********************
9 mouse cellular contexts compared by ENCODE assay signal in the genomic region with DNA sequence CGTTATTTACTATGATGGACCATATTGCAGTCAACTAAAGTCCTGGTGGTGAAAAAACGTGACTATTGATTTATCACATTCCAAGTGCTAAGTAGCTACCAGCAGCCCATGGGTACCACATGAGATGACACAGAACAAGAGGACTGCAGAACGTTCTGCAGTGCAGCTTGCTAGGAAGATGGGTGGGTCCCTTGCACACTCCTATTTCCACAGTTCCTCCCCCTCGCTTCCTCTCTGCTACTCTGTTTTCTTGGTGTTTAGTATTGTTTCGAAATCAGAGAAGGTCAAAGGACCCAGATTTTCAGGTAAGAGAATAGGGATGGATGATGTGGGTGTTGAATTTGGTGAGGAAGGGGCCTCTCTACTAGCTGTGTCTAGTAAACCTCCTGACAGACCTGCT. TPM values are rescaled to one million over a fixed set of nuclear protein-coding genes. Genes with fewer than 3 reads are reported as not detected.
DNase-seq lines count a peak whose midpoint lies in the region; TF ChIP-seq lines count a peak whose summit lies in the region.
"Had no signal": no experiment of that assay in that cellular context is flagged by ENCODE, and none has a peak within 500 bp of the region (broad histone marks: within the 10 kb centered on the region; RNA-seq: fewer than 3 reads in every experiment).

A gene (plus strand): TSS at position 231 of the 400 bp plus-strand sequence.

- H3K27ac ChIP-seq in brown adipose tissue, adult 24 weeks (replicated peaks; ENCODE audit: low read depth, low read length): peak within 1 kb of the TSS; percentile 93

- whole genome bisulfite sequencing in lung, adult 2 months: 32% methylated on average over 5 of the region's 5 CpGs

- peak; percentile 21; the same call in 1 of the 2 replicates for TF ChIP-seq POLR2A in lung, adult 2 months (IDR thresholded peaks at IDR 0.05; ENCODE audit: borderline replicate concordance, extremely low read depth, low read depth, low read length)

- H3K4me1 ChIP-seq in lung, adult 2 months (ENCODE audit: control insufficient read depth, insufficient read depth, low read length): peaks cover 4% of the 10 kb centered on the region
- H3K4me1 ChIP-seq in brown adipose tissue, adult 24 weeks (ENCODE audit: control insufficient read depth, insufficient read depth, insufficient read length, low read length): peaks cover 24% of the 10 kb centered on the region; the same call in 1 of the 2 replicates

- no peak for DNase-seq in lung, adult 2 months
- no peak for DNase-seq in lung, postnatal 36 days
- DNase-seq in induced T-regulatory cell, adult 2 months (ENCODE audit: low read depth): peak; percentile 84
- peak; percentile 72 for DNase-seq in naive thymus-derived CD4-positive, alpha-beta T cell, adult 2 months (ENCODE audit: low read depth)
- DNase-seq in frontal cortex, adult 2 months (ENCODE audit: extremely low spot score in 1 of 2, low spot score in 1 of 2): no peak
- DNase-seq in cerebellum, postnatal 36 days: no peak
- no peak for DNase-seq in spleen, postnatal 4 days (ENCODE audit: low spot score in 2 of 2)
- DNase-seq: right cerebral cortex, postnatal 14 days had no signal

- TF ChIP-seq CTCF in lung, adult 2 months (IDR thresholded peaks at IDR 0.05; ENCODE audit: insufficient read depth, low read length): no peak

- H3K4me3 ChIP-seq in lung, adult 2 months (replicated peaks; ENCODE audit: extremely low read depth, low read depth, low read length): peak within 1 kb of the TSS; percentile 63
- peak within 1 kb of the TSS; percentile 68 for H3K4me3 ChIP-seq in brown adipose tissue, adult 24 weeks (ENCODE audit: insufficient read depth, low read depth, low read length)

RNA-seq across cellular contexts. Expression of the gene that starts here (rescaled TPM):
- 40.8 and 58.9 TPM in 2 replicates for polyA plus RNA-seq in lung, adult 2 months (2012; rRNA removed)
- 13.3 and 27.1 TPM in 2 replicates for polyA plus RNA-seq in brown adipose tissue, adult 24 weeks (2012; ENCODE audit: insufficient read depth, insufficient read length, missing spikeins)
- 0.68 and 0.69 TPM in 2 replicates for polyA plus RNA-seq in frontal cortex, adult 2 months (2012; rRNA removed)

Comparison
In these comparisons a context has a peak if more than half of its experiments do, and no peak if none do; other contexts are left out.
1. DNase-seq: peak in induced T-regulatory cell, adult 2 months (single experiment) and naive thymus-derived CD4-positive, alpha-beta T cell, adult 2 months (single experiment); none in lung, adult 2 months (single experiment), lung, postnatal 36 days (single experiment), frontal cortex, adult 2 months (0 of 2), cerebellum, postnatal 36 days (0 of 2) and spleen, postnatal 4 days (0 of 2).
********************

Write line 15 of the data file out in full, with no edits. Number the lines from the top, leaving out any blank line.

- DNase-seq in cerebellum, postnatal 36 days: no peak